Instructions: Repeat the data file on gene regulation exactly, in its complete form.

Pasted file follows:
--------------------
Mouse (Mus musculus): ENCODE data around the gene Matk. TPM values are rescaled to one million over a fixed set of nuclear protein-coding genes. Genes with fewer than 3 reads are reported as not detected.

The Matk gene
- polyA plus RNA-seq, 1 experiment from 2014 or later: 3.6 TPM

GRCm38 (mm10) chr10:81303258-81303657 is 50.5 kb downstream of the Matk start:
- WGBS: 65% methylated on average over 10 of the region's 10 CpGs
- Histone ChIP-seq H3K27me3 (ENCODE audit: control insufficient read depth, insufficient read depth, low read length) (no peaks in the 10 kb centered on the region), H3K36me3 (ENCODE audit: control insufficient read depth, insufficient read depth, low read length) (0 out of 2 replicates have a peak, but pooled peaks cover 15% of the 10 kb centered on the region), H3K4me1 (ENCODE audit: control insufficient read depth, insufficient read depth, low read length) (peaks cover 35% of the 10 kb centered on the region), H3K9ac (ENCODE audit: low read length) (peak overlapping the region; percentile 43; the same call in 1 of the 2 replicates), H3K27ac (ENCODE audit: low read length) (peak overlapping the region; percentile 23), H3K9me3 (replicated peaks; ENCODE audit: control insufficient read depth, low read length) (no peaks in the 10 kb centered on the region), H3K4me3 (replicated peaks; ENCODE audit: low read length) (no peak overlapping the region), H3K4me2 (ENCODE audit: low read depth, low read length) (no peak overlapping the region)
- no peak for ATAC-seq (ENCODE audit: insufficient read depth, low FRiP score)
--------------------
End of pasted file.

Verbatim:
Mouse (Mus musculus): ENCODE data around the gene Matk. TPM values are rescaled to one million over a fixed set of nuclear protein-coding genes. Genes with fewer than 3 reads are reported as not detected.

The Matk gene
- polyA plus RNA-seq, 1 experiment from 2014 or later: 3.6 TPM

GRCm38 (mm10) chr10:81303258-81303657 is 50.5 kb downstream of the Matk start:
- WGBS: 65% methylated on average over 10 of the region's 10 CpGs
- Histone ChIP-seq H3K27me3 (ENCODE audit: control insufficient read depth, insufficient read depth, low read length) (no peaks in the 10 kb centered on the region), H3K36me3 (ENCODE audit: control insufficient read depth, insufficient read depth, low read length) (0 out of 2 replicates have a peak, but pooled peaks cover 15% of the 10 kb centered on the region), H3K4me1 (ENCODE audit: control insufficient read depth, insufficient read depth, low read length) (peaks cover 35% of the 10 kb centered on the region), H3K9ac (ENCODE audit: low read length) (peak overlapping the region; percentile 43; the same call in 1 of the 2 replicates), H3K27ac (ENCODE audit: low read length) (peak overlapping the region; percentile 23), H3K9me3 (replicated peaks; ENCODE audit: control insufficient read depth, low read length) (no peaks in the 10 kb centered on the region), H3K4me3 (replicated peaks; ENCODE audit: low read length) (no peak overlapping the region), H3K4me2 (ENCODE audit: low read depth, low read length) (no peak overlapping the region)
- no peak for ATAC-seq (ENCODE audit: insufficient read depth, low FRiP score)